RTN is not a household word. Yet.
Launched by CEO Christine Rohe, her sister and a friend, RTN sold a contract for $600,000 to its first client in 1994 and by 1998 was on track to post sales as high as $30 million.
The company continues to play to its strength producing educational programming for distance-learning programs, and for 1999, RTN is poised to break into new markets. One new venture slated for this year, Fashion Forward Network, is aimed at cosmetology professionals. A second, Sports Education Network, is tailored to scholastic and collegiate coaches, student athletes and their parents.
The companys biggest challenge will be to continue taking advantage of opportunities while effectively managing its growth. RTN is planning to identify a new corporate headquarters site, where it will take all of its production facilities in-house under one roof.
For Rohe, the challenge will be to retain a sense of being connected to her employees, whom she credits with much of RTNs success, as the company grows. Rohe realized how quickly the company was growing when she noticed many of the more-recently hired employees, unlike early hires, were unfamiliar to her. She decided to bolster her relationship with the newer people by having lunch occasionally with different departments.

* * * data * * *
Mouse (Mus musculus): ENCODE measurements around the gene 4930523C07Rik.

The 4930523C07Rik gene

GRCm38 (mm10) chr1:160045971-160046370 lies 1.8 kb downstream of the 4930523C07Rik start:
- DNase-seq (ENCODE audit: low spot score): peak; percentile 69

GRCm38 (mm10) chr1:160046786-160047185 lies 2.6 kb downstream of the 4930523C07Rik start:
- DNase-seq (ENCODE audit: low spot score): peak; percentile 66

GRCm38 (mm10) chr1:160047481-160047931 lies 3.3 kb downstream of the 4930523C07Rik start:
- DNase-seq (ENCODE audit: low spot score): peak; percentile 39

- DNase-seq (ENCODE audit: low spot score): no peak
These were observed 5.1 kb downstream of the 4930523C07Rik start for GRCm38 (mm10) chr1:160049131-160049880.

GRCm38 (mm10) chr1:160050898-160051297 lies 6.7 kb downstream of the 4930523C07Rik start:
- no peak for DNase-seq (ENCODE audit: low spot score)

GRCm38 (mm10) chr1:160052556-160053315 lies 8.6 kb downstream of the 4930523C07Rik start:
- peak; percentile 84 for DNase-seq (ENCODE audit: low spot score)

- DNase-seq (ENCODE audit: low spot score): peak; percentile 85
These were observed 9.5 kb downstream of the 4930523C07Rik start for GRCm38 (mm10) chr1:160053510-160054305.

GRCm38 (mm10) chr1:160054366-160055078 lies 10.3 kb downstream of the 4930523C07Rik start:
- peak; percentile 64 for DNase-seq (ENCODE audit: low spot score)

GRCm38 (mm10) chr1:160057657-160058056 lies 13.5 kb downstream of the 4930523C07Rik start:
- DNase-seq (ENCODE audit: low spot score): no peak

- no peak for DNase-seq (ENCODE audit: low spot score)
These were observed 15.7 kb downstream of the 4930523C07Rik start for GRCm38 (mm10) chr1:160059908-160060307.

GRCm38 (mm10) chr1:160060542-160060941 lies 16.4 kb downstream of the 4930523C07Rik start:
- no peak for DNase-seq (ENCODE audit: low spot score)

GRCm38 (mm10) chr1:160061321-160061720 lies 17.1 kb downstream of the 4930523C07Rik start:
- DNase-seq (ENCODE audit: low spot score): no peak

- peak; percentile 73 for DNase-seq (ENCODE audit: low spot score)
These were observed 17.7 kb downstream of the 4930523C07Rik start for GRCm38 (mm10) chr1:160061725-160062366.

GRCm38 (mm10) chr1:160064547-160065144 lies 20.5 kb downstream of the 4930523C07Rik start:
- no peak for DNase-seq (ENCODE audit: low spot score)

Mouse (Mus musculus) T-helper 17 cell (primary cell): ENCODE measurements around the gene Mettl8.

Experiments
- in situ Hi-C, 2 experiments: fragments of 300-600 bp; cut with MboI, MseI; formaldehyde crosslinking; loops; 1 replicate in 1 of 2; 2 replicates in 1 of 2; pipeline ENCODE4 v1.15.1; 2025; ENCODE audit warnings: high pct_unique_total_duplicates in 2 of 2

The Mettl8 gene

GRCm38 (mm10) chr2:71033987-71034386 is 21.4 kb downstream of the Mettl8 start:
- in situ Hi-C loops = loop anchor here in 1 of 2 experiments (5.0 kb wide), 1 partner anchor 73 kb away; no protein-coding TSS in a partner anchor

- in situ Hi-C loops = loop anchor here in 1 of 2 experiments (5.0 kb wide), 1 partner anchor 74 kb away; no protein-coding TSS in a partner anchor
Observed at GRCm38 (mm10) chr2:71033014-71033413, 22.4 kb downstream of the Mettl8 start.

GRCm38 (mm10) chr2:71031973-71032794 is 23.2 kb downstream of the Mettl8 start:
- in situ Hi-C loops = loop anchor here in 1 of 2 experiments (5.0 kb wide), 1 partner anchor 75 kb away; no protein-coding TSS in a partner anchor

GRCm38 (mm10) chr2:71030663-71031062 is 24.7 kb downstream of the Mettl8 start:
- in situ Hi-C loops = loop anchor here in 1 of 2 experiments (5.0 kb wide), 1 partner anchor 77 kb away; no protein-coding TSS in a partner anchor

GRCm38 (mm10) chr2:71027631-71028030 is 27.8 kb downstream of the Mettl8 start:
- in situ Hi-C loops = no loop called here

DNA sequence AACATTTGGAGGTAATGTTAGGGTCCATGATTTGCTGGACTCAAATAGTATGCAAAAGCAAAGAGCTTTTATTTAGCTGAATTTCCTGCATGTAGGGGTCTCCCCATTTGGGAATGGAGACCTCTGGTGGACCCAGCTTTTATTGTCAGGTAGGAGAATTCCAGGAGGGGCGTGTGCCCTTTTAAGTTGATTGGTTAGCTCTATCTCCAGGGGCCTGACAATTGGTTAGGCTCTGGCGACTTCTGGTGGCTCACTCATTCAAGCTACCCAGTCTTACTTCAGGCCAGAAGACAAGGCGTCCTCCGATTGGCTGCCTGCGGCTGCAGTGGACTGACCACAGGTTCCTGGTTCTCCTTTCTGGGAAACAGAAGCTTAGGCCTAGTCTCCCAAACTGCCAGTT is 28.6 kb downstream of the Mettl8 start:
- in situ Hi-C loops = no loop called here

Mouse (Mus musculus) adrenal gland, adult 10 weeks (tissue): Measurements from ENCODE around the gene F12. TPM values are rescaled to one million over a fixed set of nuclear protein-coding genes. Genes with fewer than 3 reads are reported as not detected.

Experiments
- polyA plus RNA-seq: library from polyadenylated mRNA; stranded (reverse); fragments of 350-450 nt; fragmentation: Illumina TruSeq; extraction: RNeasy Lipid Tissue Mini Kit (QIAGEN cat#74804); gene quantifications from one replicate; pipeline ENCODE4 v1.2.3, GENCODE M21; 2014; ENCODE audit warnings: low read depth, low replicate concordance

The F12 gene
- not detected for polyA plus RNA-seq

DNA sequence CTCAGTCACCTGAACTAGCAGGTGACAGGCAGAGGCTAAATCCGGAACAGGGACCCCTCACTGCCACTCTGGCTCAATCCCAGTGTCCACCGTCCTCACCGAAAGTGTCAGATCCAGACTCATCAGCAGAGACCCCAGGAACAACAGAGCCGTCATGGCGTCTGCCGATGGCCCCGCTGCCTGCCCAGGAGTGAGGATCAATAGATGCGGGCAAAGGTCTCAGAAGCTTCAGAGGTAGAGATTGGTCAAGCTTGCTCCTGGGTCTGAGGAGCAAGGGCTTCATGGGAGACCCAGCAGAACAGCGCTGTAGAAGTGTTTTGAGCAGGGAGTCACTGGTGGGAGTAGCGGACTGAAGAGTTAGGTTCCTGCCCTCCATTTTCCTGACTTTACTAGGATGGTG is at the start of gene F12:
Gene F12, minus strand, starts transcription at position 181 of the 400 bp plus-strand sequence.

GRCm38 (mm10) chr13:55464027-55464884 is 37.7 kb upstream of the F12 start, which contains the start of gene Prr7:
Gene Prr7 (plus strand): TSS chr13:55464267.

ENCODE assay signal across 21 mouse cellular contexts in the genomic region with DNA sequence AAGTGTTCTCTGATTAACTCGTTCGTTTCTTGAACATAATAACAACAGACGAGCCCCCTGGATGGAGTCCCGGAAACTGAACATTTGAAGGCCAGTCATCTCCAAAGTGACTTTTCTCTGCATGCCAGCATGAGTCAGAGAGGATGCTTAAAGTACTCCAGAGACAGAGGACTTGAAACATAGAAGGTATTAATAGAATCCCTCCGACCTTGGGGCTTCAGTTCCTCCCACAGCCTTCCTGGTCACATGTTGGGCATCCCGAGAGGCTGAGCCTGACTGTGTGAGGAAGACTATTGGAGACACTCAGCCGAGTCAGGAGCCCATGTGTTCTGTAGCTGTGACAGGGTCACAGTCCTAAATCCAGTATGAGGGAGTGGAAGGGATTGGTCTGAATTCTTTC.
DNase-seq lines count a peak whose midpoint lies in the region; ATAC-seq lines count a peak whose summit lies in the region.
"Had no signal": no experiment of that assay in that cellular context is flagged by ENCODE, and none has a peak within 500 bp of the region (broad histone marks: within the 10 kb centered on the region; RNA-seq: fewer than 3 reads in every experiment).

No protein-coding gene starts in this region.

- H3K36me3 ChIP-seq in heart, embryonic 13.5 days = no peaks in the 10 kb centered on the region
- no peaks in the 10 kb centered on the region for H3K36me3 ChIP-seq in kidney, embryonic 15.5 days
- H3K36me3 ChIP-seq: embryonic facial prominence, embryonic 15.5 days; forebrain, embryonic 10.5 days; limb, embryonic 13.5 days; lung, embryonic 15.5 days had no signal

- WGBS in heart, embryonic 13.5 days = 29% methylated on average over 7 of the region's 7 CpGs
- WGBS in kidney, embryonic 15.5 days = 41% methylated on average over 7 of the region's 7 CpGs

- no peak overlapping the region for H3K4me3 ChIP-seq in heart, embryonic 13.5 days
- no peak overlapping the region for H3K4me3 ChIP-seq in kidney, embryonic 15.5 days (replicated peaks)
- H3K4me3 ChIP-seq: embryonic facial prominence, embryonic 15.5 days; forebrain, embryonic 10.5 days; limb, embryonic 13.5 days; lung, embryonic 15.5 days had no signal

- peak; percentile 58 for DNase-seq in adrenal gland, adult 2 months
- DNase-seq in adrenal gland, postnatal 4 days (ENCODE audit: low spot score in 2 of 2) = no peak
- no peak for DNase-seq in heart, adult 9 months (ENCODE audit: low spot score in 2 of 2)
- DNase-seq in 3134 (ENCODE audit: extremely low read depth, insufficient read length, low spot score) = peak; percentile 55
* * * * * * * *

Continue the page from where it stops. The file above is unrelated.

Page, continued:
Rohe started RTN largely because she thought she could do a better job providing distance-learning services by satellite transmission than a former employer. The company, which got off the ground providing instruction to medical professionals and fueled its early growth by landing agreements with large firms including HealthSouth Corp. and Beverly Enterprises, has expanded its programming to include seminars and instruction for business professionals.
Last year, it inked a deal with the Hospital Council of Western Pennsylvania to co-produce instructional programming for the organizations members.
With the kind of growth RTN experienced in its first five years, perhaps Rohe should consider an instructional network for entrepreneurs.